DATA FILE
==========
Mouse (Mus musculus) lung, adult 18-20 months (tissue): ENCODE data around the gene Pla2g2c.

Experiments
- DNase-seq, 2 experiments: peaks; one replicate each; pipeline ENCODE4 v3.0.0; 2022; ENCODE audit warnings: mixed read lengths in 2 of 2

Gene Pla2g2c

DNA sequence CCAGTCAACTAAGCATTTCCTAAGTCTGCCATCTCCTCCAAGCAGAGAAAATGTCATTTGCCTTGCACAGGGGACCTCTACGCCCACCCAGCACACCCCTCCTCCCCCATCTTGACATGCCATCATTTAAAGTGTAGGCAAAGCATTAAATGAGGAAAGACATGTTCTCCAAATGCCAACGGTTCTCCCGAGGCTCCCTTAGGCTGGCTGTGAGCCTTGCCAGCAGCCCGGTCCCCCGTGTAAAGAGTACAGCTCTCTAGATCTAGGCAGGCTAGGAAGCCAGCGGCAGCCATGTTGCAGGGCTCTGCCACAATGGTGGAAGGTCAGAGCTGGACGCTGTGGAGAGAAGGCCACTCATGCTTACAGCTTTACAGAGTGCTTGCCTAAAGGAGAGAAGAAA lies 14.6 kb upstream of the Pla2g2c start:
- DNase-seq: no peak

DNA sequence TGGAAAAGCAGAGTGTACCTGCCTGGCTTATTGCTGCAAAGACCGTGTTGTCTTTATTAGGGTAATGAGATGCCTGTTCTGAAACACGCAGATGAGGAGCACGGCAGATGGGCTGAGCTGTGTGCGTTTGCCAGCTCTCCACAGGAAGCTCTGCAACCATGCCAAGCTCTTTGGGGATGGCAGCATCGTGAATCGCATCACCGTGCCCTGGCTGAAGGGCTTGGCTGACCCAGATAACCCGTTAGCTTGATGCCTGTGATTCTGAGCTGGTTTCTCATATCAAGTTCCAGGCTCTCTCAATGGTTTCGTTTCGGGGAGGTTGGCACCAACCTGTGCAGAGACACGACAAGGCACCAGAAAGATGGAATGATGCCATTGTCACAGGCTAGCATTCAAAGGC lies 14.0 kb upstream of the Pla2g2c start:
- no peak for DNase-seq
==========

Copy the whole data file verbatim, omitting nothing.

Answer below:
Mouse (Mus musculus) lung, adult 18-20 months (tissue): ENCODE data around the gene Pla2g2c.

Experiments
- DNase-seq, 2 experiments: peaks; one replicate each; pipeline ENCODE4 v3.0.0; 2022; ENCODE audit warnings: mixed read lengths in 2 of 2

Gene Pla2g2c

DNA sequence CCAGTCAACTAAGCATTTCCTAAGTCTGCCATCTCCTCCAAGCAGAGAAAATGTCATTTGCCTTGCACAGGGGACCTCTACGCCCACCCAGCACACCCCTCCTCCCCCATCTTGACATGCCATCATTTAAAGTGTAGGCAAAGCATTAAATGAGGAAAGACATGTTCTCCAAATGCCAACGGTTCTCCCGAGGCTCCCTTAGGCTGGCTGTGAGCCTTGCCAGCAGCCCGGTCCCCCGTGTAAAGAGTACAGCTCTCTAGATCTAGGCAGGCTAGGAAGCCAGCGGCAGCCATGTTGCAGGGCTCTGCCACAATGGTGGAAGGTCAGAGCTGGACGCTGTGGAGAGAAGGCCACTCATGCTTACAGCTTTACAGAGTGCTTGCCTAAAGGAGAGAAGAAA lies 14.6 kb upstream of the Pla2g2c start:
- DNase-seq: no peak

DNA sequence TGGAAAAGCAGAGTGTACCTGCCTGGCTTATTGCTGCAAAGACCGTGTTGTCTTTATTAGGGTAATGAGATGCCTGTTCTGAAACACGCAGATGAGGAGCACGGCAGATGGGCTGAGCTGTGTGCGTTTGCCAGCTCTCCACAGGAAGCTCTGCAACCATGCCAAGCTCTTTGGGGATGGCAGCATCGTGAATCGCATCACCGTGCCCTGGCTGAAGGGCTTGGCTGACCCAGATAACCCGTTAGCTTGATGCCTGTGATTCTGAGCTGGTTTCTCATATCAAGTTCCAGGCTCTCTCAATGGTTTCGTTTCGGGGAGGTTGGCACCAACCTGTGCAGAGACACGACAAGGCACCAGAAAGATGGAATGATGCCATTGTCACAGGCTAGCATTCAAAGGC lies 14.0 kb upstream of the Pla2g2c start:
- no peak for DNase-seq